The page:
One of the principle difficulties in operating a business is dealing with tax considerations. If you're a US-based business operating in Canada, those tax considerations are doubled. You have the tax codes of two countries to deal with, along with multiple provinces, as well as treaties that can affect tax considerations. Trying to sort it all out, and keep it sorted, can consume an inordinate amount of time and energy.
Federal Income Tax
Typically, a US business will owe taxes to the Canada Revenue Agency if they are deemed to be "carrying on business in Canada." The definition of "carrying on business" is not always clear, and can be affected by numerous factors like gross sales, number of days conducting business, office locations, and employees. If you are deemed to be carrying on business in Canada, you will be regarded as a permanent establishment (PE) for tax purposes.
If you are deemed to be a PE, you will owe withholdings on your gross sales, employee withholdings, Canada Pension Plan, Employment Insurance, and Workers Compensation contributions. You will also be required to make regular filings, and may be required to pay a security against future withholdings.
Determining when, and how much, to withhold from employees' paychecks is one of the more cumbersome tax considerations. If you're business is deemed to be a PE, you will be responsible for collecting taxes from resident and non-resident employees. The amount of taxes withheld from each paycheck, as well as yearly maximum withholdings, vary from year to year, and province to province.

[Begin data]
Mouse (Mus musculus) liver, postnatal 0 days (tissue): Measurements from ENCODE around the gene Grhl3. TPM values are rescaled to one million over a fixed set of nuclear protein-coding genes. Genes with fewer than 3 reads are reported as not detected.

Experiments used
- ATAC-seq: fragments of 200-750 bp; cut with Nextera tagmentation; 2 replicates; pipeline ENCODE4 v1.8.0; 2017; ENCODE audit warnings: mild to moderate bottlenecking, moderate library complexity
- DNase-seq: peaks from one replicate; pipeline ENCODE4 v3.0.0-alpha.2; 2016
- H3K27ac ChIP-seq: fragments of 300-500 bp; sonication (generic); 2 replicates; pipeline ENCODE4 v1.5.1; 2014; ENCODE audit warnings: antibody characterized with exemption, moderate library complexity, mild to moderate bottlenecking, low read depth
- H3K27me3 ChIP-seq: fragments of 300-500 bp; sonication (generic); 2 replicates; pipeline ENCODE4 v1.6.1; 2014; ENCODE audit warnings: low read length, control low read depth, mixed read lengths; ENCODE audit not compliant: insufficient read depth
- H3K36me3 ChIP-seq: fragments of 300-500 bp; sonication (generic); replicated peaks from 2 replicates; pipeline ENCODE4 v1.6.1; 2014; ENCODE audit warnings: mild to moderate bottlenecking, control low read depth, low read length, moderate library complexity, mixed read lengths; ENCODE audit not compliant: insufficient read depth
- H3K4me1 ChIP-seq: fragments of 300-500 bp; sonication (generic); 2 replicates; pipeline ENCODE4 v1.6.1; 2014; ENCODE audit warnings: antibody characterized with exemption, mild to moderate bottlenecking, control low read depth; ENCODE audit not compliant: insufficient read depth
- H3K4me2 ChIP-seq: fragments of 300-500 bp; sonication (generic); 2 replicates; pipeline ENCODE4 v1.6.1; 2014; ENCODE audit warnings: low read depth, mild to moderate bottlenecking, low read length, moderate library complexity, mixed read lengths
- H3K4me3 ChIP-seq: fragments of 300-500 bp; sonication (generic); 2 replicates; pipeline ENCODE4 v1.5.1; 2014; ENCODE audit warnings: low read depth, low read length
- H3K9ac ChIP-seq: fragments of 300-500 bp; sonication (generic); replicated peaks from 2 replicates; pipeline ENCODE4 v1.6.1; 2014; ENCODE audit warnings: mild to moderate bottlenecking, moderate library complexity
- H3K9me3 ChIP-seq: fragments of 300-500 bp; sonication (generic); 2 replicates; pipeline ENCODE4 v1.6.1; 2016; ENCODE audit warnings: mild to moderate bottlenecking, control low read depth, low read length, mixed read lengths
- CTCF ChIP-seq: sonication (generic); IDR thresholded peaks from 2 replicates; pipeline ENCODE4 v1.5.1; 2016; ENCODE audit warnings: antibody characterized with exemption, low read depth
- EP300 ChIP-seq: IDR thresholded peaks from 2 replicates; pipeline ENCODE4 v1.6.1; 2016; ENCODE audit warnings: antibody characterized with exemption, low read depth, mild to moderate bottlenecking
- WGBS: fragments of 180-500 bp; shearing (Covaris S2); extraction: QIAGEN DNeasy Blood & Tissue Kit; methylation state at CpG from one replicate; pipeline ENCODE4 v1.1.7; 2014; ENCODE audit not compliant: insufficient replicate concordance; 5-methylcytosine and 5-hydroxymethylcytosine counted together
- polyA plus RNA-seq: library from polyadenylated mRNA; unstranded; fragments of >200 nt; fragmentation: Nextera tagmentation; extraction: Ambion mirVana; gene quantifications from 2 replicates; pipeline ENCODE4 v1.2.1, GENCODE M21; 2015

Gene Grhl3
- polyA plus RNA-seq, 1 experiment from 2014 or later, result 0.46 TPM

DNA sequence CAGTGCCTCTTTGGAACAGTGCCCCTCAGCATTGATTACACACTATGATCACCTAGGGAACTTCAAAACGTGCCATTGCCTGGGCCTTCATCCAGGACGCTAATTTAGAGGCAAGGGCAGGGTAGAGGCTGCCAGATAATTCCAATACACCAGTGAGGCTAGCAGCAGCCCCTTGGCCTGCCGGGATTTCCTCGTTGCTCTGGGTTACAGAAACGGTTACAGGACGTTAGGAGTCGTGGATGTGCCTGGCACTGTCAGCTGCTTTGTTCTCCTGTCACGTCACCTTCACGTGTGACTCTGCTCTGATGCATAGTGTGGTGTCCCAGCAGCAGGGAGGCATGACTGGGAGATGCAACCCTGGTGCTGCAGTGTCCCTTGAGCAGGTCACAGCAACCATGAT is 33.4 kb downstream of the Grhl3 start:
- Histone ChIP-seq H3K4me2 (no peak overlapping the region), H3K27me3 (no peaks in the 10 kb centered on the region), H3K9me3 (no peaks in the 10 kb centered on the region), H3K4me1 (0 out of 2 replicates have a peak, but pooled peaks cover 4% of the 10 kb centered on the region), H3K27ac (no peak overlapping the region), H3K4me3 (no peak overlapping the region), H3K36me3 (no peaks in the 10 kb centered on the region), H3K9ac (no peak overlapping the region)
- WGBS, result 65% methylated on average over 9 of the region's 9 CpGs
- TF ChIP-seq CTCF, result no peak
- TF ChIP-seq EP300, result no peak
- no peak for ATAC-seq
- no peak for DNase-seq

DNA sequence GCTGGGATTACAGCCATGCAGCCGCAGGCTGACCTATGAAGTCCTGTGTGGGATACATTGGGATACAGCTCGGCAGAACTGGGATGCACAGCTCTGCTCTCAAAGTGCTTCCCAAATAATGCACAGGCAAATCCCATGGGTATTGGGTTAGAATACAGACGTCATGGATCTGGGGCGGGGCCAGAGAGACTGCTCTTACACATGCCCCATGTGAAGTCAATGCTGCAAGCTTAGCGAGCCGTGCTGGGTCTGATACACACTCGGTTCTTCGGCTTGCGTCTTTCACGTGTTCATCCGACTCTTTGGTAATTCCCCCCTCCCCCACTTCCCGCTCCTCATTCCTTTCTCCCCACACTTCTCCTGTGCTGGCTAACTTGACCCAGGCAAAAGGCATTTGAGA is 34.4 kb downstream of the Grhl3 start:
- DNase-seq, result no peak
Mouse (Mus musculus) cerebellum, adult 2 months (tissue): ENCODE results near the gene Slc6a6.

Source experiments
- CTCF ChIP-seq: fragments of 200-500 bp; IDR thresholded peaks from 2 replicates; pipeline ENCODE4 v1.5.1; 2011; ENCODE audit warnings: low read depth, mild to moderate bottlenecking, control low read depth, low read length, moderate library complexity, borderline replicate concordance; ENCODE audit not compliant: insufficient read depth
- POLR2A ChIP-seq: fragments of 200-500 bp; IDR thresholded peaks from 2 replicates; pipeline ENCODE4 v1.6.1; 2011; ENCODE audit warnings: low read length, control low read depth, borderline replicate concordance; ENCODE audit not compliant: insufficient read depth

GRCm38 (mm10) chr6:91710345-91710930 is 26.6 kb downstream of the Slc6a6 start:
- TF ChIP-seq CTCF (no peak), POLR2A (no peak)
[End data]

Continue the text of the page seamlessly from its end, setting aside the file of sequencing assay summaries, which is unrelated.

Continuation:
Any mistakes made concerning withholdings will largely rest on you. If you withhold too much, you will be responsible for reimbursing the employees, and filing for a refund from the CRA. If you withhold too little, you are responsible for making up the difference. You can then attempt to collect the missed withholdings from the employees' future paychecks. If they are no longer with you, or if it has been longer than a year, you're pretty much stuck with the bill.
Social Safety Net
Canada has a variety of programs designed to ensure the long-term health and safety of employees. The Canada Pension Plan (CPP), Employment Insurance (EI), and Worker's Compensation (WCB) programs are all designed to provide employees with monetary support when they aren't working. The funding for these programs comes from a combination of employee and employer contributions.
As an employer, it's your responsibility to determine whether you need to be making these contributions, and how much you need to be paying. The amounts differ from year to year and, to make things more complicated, Quebec operates under a different system. There is a yearly maximum for withholdings and premiums, and it's up to you to monitor the contributions you've made yourself, and on behalf of your employees.
The Tip of the Iceberg
These are some of the simplest, most basic tax considerations for a US-based business operating in Canada. Even these tax requirements have varying degrees of difficulty and evolving applications. Digging deeper into the tax code reveals a cumbersome, convoluted tax code that can only be understood by experienced professionals.
The payroll professionals at The Payroll Edge have years of experience in navigating Canadian tax laws for US businesses. They provide a wide range of services that help US companies hire workers in Canada without having to try to learn an entirely new tax code. With their help, you can ensure that your US company is in full compliance with all applicable Canadian tax, labor, and payroll regulations.